SAULT STE. MARIE, Ont., Can. – Well, folks, our family is firmly entrenched in the vacation spirit at this point. Usually by about day four they have fully adjusted to camper living and cooking. Michelle even got up and went running this morning.
“Yeah, I did,” she nodded. “It wasn’t a long run, owing partly to the extensive biking (and ensuing soreness) from yesterday’s jaunt to Mackinac Island, but it put me back in the swing of things.”
It was a beautiful morning, and after one last view of the Mackinac Bridge, she returned to camp, where Greg hauled himself out of bed to cook breakfast.
“We had exhaustively researched the rules for crossing the U.S. / Canada border with food,” Michelle said. “And, frankly, we just weren’t sure about some of our things but we were pretty sure the Canadians, friendly though they are, would frown on our unlabeled smoked pork and home-laid, also-unlabeled eggs. So we decided they should be eaten in the form of breakfast tacos.”
And friends, that is just what they did.
Now folks, how does that look for a contraband breakfast? Not bad, eh?
It didn’t take long to devour that whole pan and, after thoroughly cleaning the camper (which was in desperate need after an abundance of sand was carried in on Ethan’s shoes), took off to the north. After only an hour or so on the road, they pulled into Sault Ste. Marie, Michigan, where they promptly docked the trailer in the lot for the Soo Lock tours. No problems whatsoever.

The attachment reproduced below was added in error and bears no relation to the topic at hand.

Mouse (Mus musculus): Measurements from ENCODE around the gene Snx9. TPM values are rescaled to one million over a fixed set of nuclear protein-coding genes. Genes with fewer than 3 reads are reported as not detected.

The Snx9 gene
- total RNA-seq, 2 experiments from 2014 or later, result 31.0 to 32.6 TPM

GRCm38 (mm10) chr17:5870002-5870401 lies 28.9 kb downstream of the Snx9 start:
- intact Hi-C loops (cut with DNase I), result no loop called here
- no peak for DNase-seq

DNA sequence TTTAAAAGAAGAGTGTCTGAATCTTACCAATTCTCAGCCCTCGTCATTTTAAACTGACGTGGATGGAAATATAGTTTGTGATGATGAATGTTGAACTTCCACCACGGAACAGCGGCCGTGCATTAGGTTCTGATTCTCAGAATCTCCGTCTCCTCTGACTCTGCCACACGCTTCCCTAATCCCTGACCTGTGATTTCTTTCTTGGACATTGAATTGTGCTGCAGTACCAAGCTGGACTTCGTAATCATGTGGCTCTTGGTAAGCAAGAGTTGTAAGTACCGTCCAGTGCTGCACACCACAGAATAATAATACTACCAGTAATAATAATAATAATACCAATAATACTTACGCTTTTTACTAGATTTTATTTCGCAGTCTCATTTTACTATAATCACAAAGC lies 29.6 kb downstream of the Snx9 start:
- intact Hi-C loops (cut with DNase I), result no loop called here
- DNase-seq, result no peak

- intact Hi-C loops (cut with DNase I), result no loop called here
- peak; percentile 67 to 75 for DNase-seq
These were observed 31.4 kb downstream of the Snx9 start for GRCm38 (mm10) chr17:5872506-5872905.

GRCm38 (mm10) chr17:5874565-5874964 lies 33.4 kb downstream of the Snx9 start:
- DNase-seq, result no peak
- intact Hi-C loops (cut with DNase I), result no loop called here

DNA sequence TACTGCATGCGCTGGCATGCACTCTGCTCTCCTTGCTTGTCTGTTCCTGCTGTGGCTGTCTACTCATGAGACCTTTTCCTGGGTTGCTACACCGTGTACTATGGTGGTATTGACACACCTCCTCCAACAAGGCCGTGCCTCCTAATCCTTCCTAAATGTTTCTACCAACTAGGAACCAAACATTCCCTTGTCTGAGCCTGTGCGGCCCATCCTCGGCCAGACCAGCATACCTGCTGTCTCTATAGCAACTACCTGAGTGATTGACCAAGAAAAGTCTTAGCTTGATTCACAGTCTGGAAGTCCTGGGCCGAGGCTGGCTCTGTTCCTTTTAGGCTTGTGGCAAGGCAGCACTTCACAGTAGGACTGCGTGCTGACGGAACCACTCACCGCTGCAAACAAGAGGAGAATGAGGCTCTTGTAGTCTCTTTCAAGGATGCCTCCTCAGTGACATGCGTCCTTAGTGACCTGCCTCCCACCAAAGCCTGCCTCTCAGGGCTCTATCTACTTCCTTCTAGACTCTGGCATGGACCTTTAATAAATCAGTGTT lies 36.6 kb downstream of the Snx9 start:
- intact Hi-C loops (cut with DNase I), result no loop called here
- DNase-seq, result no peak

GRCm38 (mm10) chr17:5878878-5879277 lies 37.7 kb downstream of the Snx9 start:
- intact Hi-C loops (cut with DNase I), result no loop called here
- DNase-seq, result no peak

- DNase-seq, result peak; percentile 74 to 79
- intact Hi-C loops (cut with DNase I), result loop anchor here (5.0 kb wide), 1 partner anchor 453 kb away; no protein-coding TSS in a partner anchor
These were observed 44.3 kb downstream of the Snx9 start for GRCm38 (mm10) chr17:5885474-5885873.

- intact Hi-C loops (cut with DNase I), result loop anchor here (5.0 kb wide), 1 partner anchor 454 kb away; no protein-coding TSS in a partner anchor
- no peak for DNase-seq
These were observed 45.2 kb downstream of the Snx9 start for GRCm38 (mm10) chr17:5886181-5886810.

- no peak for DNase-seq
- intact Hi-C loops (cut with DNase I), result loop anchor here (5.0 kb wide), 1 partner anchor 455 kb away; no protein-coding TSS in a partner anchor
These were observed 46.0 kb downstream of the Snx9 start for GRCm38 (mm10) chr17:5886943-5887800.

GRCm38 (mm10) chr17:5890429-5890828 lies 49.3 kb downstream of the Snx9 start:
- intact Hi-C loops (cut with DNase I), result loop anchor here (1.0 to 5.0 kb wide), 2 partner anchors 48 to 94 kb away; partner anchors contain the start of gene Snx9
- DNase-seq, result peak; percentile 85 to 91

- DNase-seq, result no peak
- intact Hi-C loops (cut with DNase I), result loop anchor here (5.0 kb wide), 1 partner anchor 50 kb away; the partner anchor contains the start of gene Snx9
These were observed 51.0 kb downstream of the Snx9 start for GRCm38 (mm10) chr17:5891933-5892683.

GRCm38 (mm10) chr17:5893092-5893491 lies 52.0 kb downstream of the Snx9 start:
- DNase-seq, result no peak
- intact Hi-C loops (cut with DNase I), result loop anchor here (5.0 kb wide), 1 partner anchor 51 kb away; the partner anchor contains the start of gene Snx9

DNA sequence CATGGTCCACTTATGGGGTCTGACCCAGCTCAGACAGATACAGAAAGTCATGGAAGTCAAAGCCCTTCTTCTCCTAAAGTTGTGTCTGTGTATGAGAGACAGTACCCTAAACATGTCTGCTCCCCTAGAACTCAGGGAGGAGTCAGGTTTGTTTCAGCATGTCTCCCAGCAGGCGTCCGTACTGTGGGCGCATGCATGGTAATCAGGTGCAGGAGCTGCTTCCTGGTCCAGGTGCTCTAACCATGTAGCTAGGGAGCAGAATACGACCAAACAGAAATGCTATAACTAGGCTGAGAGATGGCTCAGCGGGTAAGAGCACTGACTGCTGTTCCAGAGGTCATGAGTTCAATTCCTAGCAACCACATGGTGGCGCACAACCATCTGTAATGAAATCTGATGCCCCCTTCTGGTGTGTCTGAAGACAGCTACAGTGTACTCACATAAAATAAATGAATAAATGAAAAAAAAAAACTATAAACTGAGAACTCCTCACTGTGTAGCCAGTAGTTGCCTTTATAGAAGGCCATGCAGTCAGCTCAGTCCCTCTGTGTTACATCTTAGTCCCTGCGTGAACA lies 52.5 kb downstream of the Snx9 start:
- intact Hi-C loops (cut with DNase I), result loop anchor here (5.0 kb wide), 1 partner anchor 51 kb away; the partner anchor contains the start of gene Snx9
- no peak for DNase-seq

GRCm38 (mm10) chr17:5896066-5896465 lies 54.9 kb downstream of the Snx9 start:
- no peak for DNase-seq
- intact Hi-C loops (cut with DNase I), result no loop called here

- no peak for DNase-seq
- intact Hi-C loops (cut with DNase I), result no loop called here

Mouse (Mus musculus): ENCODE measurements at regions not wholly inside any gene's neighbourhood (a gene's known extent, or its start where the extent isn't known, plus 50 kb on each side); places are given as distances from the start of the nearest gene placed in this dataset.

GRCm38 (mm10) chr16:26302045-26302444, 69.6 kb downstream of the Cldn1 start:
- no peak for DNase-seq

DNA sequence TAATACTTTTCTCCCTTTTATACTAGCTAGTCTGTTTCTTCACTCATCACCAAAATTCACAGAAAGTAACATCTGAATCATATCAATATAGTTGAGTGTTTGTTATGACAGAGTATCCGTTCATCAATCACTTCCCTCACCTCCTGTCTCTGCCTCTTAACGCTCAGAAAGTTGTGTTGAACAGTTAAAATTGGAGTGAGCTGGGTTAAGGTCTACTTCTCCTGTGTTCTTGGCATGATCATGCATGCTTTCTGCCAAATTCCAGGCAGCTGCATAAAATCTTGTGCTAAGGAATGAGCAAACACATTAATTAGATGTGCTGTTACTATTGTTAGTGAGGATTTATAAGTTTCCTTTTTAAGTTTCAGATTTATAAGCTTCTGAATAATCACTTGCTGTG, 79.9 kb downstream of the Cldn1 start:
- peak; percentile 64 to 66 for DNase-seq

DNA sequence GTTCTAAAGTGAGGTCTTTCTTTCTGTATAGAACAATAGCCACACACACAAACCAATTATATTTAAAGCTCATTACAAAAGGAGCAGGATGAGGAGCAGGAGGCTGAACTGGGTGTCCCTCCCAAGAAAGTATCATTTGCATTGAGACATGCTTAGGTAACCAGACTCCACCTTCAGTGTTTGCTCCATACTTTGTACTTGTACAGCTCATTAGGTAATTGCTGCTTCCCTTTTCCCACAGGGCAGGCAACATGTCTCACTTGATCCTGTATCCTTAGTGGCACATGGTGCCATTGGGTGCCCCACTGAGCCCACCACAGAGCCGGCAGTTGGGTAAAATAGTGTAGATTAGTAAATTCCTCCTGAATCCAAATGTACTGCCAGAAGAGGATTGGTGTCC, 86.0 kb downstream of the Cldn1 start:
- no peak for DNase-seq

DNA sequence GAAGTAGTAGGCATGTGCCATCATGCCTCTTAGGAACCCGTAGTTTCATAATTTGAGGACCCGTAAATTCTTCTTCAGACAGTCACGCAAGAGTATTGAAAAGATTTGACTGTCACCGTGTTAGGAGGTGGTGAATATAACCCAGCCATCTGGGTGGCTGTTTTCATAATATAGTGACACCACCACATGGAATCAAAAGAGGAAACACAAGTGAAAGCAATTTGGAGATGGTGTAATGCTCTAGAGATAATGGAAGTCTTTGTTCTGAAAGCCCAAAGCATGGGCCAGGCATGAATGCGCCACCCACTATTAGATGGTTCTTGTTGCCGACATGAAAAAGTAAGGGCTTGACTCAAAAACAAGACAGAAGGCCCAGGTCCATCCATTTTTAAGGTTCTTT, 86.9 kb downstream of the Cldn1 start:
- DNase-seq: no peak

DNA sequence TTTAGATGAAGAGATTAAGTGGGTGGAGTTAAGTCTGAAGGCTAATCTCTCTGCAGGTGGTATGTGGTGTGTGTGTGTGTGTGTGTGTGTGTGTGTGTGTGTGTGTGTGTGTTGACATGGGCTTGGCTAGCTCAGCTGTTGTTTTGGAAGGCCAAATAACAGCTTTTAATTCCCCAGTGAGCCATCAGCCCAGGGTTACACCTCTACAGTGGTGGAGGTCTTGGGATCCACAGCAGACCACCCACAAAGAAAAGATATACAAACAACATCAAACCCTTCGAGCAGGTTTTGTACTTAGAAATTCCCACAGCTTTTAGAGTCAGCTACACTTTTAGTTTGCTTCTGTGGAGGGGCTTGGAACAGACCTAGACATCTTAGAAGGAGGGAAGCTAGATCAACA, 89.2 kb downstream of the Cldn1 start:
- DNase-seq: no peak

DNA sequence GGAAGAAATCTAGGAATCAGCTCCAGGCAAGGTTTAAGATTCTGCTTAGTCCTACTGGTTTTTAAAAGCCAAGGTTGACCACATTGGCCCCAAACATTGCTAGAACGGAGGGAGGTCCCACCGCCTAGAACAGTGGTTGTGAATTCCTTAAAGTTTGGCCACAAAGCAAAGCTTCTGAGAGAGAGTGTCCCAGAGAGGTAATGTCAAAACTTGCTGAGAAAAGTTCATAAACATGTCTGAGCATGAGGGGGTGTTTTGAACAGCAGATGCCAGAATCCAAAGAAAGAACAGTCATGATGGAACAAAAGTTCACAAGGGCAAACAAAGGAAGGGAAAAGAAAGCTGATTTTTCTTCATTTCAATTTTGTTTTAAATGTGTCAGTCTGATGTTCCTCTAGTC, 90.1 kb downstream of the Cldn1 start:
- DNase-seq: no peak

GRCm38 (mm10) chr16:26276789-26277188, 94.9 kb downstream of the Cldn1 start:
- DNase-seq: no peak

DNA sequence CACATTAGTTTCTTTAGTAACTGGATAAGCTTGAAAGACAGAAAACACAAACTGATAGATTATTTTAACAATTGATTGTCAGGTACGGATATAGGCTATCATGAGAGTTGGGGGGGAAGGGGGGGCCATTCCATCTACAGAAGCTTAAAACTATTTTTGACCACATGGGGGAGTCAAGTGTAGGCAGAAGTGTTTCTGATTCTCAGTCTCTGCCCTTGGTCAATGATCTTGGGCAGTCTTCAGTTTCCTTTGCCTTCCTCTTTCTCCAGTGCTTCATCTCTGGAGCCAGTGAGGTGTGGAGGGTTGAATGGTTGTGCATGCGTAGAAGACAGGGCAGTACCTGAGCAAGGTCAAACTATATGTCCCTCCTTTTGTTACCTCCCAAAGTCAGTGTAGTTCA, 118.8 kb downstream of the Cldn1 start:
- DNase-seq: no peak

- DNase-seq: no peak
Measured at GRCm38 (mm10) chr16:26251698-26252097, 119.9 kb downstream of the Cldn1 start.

“Well, that’s mostly true,” said Greg. “The truth is that the kids bickered the entire way, then got into it enough at the docks that Ethan took off running and fell, thereby skinning his palm and knee and creating a Big Fuss right there on the crowded dock.”
So that was fun.
After he was cleaned up, however, they all boarded the boat heaving sighs of relief and away they went to see the locks.
“Mom, how come we’re going this way? Where are the locks? What is that? How come they are doing it this way? I’m hungry, can I have a snack? Why not?”
Anyway, here’s the first glimpse of Canada our travelers received.
Michelle is always interested in architecture, and was pretty impressed by the brickwork that went into this old hydroelectric powerhouse (which is still in use, by the way). Check out the pylons, shaped like lighthouses!
The view approaching the U.S. locks:
This rigging is used in case a lock gate needs lifting if it fails for some reason or needs repairs:
Approaching the lock:
Opening the gates:
Inside the lock. The upper St. Mary’s River (as well as Lake Superior) is a full 21 feet above the lower St. Mary’s, so the boat had to stand at idle for approximately 15 minutes to lock through, while the reservoir filled. Ethan thought this was pretty damned cool. Laurel napped.
Here the boat is, nearly level with the upper St. Mary’s, just as expected. The locking through
went off without a hitch.
While aboard the boat, our family got a decent view of the International Bridge. If you look closely, you will see the traffic lined up waiting to cross into the United States.
“Yeah, that’ll be a blast,” observed Greg.